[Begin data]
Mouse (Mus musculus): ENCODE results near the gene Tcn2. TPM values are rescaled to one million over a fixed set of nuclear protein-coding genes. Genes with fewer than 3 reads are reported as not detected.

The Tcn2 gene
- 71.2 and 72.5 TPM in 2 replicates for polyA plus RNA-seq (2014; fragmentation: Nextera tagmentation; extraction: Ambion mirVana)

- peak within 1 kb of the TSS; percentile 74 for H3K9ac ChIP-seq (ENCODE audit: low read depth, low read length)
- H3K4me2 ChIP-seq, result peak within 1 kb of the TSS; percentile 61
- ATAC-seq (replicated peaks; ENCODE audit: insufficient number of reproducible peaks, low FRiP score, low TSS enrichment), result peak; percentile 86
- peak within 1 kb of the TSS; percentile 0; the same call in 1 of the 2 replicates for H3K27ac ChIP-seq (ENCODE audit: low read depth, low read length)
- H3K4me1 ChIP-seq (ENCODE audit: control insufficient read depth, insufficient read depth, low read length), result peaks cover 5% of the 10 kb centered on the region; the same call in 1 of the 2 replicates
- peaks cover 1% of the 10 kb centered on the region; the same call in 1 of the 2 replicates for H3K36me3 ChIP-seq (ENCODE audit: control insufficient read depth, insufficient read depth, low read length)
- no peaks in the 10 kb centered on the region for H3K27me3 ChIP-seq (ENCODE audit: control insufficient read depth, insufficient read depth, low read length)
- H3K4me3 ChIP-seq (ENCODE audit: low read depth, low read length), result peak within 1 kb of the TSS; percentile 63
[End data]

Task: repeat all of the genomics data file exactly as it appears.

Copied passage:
Mouse (Mus musculus): ENCODE results near the gene Tcn2. TPM values are rescaled to one million over a fixed set of nuclear protein-coding genes. Genes with fewer than 3 reads are reported as not detected.

The Tcn2 gene
- 71.2 and 72.5 TPM in 2 replicates for polyA plus RNA-seq (2014; fragmentation: Nextera tagmentation; extraction: Ambion mirVana)

- peak within 1 kb of the TSS; percentile 74 for H3K9ac ChIP-seq (ENCODE audit: low read depth, low read length)
- H3K4me2 ChIP-seq, result peak within 1 kb of the TSS; percentile 61
- ATAC-seq (replicated peaks; ENCODE audit: insufficient number of reproducible peaks, low FRiP score, low TSS enrichment), result peak; percentile 86
- peak within 1 kb of the TSS; percentile 0; the same call in 1 of the 2 replicates for H3K27ac ChIP-seq (ENCODE audit: low read depth, low read length)
- H3K4me1 ChIP-seq (ENCODE audit: control insufficient read depth, insufficient read depth, low read length), result peaks cover 5% of the 10 kb centered on the region; the same call in 1 of the 2 replicates
- peaks cover 1% of the 10 kb centered on the region; the same call in 1 of the 2 replicates for H3K36me3 ChIP-seq (ENCODE audit: control insufficient read depth, insufficient read depth, low read length)
- no peaks in the 10 kb centered on the region for H3K27me3 ChIP-seq (ENCODE audit: control insufficient read depth, insufficient read depth, low read length)
- H3K4me3 ChIP-seq (ENCODE audit: low read depth, low read length), result peak within 1 kb of the TSS; percentile 63